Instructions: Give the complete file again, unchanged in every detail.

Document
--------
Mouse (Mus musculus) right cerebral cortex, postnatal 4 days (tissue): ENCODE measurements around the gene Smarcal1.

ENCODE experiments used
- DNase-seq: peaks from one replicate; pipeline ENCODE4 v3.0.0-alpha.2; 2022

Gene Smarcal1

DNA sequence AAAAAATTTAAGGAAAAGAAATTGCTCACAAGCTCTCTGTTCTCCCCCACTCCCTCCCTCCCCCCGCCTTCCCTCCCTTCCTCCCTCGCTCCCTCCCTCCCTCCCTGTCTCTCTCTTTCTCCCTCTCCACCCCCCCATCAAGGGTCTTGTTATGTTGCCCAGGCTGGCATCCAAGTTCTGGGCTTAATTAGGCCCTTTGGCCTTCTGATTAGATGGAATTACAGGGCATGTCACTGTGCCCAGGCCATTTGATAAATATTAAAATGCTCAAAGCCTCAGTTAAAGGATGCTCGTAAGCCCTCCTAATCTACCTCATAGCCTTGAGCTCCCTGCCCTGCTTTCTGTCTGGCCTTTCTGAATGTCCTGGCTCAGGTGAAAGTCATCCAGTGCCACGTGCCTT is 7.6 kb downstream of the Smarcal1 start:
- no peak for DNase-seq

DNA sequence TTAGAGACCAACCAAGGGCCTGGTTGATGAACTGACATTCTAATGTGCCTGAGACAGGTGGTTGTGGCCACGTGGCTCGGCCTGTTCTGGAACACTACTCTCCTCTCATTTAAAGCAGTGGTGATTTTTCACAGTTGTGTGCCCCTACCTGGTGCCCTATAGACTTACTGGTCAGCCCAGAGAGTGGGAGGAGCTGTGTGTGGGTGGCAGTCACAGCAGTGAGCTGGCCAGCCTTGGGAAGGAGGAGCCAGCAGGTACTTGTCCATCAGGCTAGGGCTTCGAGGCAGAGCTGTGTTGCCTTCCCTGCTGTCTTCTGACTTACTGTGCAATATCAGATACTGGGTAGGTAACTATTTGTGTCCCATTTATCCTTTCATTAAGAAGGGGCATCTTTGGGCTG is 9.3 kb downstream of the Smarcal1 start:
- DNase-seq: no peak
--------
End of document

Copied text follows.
Mouse (Mus musculus) right cerebral cortex, postnatal 4 days (tissue): ENCODE measurements around the gene Smarcal1.

ENCODE experiments used
- DNase-seq: peaks from one replicate; pipeline ENCODE4 v3.0.0-alpha.2; 2022

Gene Smarcal1

DNA sequence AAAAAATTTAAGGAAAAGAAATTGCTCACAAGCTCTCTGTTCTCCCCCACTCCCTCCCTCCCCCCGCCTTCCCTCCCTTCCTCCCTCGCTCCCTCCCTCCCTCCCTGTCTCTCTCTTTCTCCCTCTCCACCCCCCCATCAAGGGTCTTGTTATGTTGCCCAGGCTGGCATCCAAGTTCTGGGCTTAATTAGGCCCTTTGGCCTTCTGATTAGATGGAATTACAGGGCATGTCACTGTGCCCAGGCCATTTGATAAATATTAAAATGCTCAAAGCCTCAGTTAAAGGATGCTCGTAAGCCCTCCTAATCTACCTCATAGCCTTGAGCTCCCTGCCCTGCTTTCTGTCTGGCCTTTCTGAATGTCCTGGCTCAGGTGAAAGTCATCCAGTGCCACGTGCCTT is 7.6 kb downstream of the Smarcal1 start:
- no peak for DNase-seq

DNA sequence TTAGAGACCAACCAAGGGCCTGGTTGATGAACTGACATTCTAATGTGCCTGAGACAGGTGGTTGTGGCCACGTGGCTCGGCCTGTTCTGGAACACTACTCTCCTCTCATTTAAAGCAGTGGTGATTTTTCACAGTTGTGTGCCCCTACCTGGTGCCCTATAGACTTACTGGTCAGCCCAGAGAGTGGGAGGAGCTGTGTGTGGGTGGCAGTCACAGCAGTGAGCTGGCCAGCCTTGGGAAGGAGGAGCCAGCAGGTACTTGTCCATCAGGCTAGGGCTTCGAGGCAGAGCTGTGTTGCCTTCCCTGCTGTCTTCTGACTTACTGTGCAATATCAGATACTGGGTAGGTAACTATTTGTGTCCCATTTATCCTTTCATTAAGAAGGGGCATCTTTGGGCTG is 9.3 kb downstream of the Smarcal1 start:
- DNase-seq: no peak